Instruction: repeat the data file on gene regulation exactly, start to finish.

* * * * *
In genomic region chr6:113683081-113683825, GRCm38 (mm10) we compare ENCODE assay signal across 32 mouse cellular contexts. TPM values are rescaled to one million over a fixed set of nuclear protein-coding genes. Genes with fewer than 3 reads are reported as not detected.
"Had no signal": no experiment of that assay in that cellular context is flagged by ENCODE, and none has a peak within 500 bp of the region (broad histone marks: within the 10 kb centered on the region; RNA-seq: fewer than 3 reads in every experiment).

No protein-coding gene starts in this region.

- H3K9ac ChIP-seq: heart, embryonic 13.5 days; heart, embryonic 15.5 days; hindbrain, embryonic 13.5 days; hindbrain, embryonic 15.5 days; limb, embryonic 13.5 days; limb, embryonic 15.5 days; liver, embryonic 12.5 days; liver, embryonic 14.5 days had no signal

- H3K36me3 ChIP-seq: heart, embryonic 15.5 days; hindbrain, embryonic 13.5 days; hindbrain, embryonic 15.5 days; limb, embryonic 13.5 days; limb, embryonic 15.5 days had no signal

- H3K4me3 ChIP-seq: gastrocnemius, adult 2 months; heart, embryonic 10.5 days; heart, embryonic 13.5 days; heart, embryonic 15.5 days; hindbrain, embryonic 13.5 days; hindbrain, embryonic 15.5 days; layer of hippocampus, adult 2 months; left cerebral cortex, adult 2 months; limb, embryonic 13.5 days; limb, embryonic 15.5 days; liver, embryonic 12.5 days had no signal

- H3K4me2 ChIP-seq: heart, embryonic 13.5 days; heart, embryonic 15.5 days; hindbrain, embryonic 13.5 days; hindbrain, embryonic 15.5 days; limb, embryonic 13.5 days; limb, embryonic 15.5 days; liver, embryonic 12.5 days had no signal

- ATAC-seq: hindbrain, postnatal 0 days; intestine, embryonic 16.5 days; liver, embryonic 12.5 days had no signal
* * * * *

In genomic region chr6:113683081-113683825, GRCm38 (mm10) we compare ENCODE assay signal across 32 mouse cellular contexts. TPM values are rescaled to one million over a fixed set of nuclear protein-coding genes. Genes with fewer than 3 reads are reported as not detected.
"Had no signal": no experiment of that assay in that cellular context is flagged by ENCODE, and none has a peak within 500 bp of the region (broad histone marks: within the 10 kb centered on the region; RNA-seq: fewer than 3 reads in every experiment).

No protein-coding gene starts in this region.

- H3K9ac ChIP-seq: heart, embryonic 13.5 days; heart, embryonic 15.5 days; hindbrain, embryonic 13.5 days; hindbrain, embryonic 15.5 days; limb, embryonic 13.5 days; limb, embryonic 15.5 days; liver, embryonic 12.5 days; liver, embryonic 14.5 days had no signal

- H3K36me3 ChIP-seq: heart, embryonic 15.5 days; hindbrain, embryonic 13.5 days; hindbrain, embryonic 15.5 days; limb, embryonic 13.5 days; limb, embryonic 15.5 days had no signal

- H3K4me3 ChIP-seq: gastrocnemius, adult 2 months; heart, embryonic 10.5 days; heart, embryonic 13.5 days; heart, embryonic 15.5 days; hindbrain, embryonic 13.5 days; hindbrain, embryonic 15.5 days; layer of hippocampus, adult 2 months; left cerebral cortex, adult 2 months; limb, embryonic 13.5 days; limb, embryonic 15.5 days; liver, embryonic 12.5 days had no signal

- H3K4me2 ChIP-seq: heart, embryonic 13.5 days; heart, embryonic 15.5 days; hindbrain, embryonic 13.5 days; hindbrain, embryonic 15.5 days; limb, embryonic 13.5 days; limb, embryonic 15.5 days; liver, embryonic 12.5 days had no signal

- ATAC-seq: hindbrain, postnatal 0 days; intestine, embryonic 16.5 days; liver, embryonic 12.5 days had no signal